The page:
“Risk taking from a business standpoint is a bit of an addiction for me.”
Early in his career, Caruso rode the boom and bust of the dotcom industry phenomenon of the 1990s and the telecom meltdown during the first decade of the twenty-first century.
“We were in the throes of the industry correcting itself. People I worked for were being put in jail, and dozens of companies I did business with were filing chapter 7 and 11 bankruptcies. When everything’s imploding around you, you start questioning your own beliefs and behavior. How do you deal with those circumstances?“
With a level head, Caruso navigated the complexities, avoiding the traps that ensnared many of his colleagues. With grit and perseverance, he emerged with a new business when the dust had settled.
“One of the biggest ways Booth helped me throughout my career—particularly in the more difficult times—is the analytical and fundamental foundation of true value creation. Not the illusion of value, not chasing the latest idea or fad—but instead really building something that is a long-term platform for intrinsic value creation.”
Caruso embarked on his first entrepreneurial venture by joining MFS Communications shortly after he graduated from Booth, which was in its rapid scale-up phase. After MFS was sold to WorldCom, Caruso was one of the founding executives of Level 3 Communications in 1997. He then served as president and chief executive officer of ICG Communications from 2004 to 2006, where he led the take private of the near bankrupt company. In 2006, Level 3 purchased ICG and Caruso cashed in on the opportunity to start a new venture of his own.
The telecom and dotcom meltdown created a unique opportunity to roll-up fiber optic network providers. Most tech ideas stem from roots in big data—moving it around, storing it, and manipulating it—which is bandwidth; and bandwidth’s underlying technology is fiber.
“The conventional wisdom about the industry was that fiber networks were over built and bandwidth was a commodity, but in order to make money in the industry you had to have a set of fancy value-added services,” explained Caruso. “The premise of Zayo was an unorthodox set of thinking.”
Caruso’s company developed a contrarian point of view. “We felt that the real value of these fiber networks was their very long term durability as the fundamental infrastructure of big data and the cloud. We coined the term Communication Infrastructure and provided bandwidth for those companies that have a tremendous appetite for transporting and processing vast quantities of data.”
In 2006, Communication Infrastructure Investments, CII, was born, and thus the start of Zayo Group—a global provider of Communications Infrastructure services that are provided through its vast international fiber-optic backbone. Zayo connects thousands of office buildings, hundreds of data centers, and dozens of cloud destinations to a high-speed communications network. The client portfolio includes cable TV and wireless carriers; healthcare, financial and adtech firms; cloud, SaaS and big data providers; and web scale content companies such as Amazon, Apple, Microsoft, and Netflix.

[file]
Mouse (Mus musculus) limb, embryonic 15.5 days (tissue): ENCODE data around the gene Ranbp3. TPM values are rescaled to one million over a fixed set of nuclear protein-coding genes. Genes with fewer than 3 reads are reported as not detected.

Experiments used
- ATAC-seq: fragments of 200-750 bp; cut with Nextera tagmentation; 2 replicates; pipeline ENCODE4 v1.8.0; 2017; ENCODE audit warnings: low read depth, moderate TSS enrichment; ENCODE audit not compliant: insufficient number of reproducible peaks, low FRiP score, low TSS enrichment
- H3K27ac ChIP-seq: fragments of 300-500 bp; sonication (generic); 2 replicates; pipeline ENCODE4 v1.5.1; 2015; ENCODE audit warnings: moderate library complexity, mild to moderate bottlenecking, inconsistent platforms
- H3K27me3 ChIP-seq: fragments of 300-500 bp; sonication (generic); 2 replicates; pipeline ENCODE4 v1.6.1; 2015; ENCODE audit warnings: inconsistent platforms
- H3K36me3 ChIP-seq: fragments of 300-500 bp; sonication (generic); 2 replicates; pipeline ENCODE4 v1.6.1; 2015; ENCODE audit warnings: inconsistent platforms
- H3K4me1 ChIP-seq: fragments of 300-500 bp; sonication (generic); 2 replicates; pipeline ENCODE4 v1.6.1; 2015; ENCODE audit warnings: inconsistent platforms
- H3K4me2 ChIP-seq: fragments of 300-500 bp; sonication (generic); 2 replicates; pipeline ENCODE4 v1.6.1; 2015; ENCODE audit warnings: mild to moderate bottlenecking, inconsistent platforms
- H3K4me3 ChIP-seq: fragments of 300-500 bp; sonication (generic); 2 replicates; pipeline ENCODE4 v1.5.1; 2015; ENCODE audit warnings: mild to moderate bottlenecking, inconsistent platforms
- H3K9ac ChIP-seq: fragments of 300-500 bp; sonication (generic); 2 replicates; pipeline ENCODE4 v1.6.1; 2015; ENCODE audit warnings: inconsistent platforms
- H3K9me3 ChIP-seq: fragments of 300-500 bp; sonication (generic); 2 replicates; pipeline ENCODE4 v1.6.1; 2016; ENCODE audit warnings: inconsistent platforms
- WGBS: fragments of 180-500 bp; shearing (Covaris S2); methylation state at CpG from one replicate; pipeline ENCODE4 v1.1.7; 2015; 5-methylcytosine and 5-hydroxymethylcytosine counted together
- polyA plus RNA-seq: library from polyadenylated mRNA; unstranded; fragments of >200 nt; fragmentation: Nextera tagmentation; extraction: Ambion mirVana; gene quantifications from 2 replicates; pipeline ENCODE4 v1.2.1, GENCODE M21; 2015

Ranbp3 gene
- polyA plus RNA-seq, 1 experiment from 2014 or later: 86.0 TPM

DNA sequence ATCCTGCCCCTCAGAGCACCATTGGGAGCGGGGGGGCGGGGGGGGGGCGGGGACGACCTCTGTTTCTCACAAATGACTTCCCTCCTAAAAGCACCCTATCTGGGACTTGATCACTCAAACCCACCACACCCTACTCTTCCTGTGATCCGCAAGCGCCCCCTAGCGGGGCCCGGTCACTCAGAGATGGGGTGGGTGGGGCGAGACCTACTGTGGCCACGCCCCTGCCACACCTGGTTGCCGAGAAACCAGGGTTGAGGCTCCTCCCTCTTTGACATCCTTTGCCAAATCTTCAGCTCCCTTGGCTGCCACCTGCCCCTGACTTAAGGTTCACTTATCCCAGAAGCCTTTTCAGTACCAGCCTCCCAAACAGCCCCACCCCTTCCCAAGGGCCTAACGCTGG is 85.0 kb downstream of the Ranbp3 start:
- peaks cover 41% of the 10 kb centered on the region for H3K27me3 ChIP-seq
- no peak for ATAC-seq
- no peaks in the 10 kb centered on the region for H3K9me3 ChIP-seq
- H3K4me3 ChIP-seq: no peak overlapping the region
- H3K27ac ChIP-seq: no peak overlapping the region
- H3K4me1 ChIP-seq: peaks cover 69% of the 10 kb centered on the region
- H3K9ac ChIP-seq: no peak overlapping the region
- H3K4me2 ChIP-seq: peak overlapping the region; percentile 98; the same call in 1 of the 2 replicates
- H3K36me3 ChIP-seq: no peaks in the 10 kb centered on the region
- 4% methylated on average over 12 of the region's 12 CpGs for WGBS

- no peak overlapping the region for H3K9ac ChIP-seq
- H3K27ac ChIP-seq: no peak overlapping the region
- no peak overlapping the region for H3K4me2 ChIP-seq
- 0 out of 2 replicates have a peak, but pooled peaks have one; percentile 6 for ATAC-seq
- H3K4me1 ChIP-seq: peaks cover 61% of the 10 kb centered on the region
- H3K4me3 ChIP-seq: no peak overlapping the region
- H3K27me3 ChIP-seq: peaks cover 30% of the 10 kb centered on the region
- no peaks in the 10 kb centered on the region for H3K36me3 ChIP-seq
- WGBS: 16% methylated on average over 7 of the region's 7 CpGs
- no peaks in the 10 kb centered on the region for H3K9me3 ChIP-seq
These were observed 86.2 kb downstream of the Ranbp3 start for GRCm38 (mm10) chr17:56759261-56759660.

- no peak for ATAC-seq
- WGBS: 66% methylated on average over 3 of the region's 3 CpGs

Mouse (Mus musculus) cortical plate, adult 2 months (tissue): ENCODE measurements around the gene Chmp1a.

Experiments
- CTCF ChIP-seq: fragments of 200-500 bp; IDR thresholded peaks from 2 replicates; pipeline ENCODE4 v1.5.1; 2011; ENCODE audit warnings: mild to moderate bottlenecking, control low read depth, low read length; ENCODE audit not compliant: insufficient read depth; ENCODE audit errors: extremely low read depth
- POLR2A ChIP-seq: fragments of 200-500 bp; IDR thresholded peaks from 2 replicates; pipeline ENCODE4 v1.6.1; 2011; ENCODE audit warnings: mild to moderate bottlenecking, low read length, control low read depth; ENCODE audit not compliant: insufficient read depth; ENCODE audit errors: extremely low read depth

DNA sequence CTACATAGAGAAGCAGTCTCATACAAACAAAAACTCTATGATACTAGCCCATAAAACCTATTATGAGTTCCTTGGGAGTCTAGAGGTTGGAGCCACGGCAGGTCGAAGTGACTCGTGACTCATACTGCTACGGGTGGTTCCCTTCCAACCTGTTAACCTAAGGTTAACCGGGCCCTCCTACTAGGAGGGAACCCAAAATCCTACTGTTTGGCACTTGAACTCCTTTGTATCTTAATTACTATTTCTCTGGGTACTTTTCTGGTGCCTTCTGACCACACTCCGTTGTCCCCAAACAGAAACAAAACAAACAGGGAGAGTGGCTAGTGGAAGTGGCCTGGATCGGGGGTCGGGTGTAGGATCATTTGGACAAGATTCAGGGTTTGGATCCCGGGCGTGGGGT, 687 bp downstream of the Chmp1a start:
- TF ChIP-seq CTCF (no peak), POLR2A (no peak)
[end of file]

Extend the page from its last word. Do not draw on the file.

“Our customers are fundamentally changing the way we live and work. They need an ample supply of bandwidth to enable these innovations,” Caruso said. Having acquired and integrated 37 telecommunications businesses in North America and Europe since its inception, Zayo now has an 110,000-mile fiber backbone network and provides a full portfolio of network and infrastructure solutions to 7,000 carriers and large enterprise customers. After multiple rounds of private equity and public debt funding, Zayo successfully completed an IPO on the NYSE in late 2014.
“Zayo’s mission is to accelerate our customers’ capabilities to bring freedom and prosperity to the world.”
“I’m fortunate to have a platform in which I can help a lot of other aspiring entrepreneurs. The combination of having the Booth relationship, having a company that provides an essential role for entrepreneurial companies, and a deep involvement in the business community allows me to foster entrepreneurship broadly,” Caruso said.
An active investor and contributor to the entrepreneurial and educational communities in Boulder and Denver, he volunteers and teaches entrepreneurship and private equity at the University of Colorado and invests in accelerator programs like Galvanize and Chicago-based 1871. In addition, Caruso serves on steering committees for Blackstone Entrepreneurship Networks, Startup Colorado, and Silicon Flatirons.
“Diversity and Inclusion are important themes for Zayo,” Caruso added. Zayo and the Caruso Foundation support National Center for Women & Information Technology (“NCWIT”), Greenhouse Scholars, and Booth Women Connect Conference.
Caruso and Zayo’s relationship with accelerators is multifaceted. For accelerators like 1871, the company provides fiber facilities, large amounts of bandwidth, and cloud and data center services to the start-ups as they develop their businesses. For companies like Galvanize, he is an investor.
Caruso also formed Boulder Think Tank with successful entrepreneurs and their investors that reside in the Boulder area to network and collaborate with one another.
“I feel like I’m scratching the surface already in making a difference. There’s so much more that can be done over the next 10 years in spawning startups, promoting inclusion, and mentoring entrepreneurs, and that’s what I hope will be my legacy.”